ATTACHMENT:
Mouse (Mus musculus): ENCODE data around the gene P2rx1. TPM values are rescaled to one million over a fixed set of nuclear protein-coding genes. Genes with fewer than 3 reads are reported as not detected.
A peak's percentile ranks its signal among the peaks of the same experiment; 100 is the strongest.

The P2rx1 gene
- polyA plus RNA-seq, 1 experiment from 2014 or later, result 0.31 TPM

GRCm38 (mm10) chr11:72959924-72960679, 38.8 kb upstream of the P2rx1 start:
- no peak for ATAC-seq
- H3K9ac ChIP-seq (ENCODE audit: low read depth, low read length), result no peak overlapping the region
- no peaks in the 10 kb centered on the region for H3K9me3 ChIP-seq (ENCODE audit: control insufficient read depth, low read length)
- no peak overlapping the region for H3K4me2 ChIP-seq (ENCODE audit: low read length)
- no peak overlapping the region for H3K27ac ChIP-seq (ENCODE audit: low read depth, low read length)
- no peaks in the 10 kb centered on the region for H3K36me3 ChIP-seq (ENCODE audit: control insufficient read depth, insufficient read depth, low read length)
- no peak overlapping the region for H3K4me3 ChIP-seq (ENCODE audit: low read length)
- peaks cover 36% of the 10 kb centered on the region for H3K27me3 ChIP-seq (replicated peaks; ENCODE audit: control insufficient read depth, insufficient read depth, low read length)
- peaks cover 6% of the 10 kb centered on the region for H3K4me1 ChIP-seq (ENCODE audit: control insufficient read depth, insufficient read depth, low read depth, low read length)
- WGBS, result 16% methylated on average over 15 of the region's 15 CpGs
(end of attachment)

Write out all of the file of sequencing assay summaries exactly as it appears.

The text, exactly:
Mouse (Mus musculus): ENCODE data around the gene P2rx1. TPM values are rescaled to one million over a fixed set of nuclear protein-coding genes. Genes with fewer than 3 reads are reported as not detected.
A peak's percentile ranks its signal among the peaks of the same experiment; 100 is the strongest.

The P2rx1 gene
- polyA plus RNA-seq, 1 experiment from 2014 or later, result 0.31 TPM

GRCm38 (mm10) chr11:72959924-72960679, 38.8 kb upstream of the P2rx1 start:
- no peak for ATAC-seq
- H3K9ac ChIP-seq (ENCODE audit: low read depth, low read length), result no peak overlapping the region
- no peaks in the 10 kb centered on the region for H3K9me3 ChIP-seq (ENCODE audit: control insufficient read depth, low read length)
- no peak overlapping the region for H3K4me2 ChIP-seq (ENCODE audit: low read length)
- no peak overlapping the region for H3K27ac ChIP-seq (ENCODE audit: low read depth, low read length)
- no peaks in the 10 kb centered on the region for H3K36me3 ChIP-seq (ENCODE audit: control insufficient read depth, insufficient read depth, low read length)
- no peak overlapping the region for H3K4me3 ChIP-seq (ENCODE audit: low read length)
- peaks cover 36% of the 10 kb centered on the region for H3K27me3 ChIP-seq (replicated peaks; ENCODE audit: control insufficient read depth, insufficient read depth, low read length)
- peaks cover 6% of the 10 kb centered on the region for H3K4me1 ChIP-seq (ENCODE audit: control insufficient read depth, insufficient read depth, low read depth, low read length)
- WGBS, result 16% methylated on average over 15 of the region's 15 CpGs